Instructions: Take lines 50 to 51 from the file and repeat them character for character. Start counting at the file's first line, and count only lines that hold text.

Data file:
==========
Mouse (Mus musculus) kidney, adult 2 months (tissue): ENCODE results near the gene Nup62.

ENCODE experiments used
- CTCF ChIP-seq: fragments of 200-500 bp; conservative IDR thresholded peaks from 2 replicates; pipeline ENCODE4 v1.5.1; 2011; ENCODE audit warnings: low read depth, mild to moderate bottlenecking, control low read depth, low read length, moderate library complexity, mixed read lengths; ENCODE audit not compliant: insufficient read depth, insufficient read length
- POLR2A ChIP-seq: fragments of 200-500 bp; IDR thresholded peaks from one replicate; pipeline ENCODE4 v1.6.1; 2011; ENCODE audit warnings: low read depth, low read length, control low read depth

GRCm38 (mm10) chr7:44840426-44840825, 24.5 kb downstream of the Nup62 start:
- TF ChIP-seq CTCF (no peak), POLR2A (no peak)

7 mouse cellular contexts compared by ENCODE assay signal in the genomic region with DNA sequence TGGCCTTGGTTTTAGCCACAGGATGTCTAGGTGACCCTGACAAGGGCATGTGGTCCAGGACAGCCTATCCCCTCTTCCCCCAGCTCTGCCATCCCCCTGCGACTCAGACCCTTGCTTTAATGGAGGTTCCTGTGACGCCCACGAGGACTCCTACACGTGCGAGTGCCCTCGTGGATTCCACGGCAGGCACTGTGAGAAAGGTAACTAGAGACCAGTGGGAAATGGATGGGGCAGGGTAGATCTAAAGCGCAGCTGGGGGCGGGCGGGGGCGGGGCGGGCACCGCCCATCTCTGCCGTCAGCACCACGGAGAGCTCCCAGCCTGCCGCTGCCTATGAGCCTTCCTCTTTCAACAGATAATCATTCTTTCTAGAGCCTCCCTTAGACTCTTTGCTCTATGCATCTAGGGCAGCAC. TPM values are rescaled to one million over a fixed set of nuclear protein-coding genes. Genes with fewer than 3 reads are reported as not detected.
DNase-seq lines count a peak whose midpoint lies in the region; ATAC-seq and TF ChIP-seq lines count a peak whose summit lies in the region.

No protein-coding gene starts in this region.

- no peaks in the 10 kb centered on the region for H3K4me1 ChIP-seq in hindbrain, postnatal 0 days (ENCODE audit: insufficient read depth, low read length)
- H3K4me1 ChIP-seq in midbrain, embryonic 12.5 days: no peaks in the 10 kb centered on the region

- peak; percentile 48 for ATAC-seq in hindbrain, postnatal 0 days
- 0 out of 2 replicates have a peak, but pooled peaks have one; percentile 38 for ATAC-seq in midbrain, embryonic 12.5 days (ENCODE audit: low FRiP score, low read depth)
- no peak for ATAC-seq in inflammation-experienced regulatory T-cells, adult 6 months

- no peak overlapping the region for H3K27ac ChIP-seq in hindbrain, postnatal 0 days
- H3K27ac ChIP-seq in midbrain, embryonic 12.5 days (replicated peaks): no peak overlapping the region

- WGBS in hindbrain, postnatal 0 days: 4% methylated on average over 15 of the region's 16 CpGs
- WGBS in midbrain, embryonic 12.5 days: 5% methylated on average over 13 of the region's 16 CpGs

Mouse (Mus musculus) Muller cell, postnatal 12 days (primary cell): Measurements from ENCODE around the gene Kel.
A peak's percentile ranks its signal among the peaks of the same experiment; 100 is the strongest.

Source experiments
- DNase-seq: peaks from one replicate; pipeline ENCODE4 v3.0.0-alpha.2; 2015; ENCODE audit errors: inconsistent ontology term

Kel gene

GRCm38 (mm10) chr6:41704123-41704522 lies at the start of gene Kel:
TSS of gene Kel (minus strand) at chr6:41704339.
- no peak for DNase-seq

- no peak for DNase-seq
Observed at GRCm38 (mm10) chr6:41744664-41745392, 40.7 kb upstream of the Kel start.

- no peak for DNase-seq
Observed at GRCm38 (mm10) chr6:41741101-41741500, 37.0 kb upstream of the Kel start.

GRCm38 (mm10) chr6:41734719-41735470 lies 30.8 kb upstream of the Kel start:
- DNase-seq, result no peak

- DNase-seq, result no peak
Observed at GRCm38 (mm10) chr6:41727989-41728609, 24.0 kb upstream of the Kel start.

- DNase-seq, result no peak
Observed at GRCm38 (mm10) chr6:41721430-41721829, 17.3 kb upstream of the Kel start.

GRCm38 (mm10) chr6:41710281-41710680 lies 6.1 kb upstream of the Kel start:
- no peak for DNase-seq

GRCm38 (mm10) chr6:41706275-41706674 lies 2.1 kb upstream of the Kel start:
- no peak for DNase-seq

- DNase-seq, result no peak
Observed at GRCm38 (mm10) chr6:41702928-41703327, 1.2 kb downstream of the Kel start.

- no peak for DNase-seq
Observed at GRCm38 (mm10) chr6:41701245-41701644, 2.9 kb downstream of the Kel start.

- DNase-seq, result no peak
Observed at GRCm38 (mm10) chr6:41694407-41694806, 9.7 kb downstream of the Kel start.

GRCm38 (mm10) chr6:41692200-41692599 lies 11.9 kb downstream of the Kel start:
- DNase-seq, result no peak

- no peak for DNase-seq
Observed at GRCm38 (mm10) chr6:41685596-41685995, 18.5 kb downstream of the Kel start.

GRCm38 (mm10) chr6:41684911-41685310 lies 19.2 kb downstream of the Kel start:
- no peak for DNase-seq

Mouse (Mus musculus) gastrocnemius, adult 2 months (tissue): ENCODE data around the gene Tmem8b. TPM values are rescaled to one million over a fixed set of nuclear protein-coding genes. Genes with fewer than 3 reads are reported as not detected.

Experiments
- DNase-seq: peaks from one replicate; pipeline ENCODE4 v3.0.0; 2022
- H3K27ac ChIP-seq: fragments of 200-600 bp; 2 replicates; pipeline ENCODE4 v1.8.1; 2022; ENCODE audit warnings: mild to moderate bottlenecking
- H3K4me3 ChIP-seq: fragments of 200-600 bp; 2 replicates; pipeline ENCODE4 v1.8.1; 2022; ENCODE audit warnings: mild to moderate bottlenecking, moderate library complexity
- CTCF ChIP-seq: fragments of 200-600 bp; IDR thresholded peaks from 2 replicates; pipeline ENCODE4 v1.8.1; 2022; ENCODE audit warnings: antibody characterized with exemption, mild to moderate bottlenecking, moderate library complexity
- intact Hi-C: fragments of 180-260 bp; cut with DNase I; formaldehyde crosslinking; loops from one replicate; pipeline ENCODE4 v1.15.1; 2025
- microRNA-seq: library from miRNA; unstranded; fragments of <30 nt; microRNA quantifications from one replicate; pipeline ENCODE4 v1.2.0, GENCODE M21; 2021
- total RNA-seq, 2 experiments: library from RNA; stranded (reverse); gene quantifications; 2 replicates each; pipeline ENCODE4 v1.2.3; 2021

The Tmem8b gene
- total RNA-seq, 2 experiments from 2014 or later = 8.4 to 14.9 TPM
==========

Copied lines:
Observed at GRCm38 (mm10) chr6:41685596-41685995, 18.5 kb downstream of the Kel start.

GRCm38 (mm10) chr6:41684911-41685310 lies 19.2 kb downstream of the Kel start: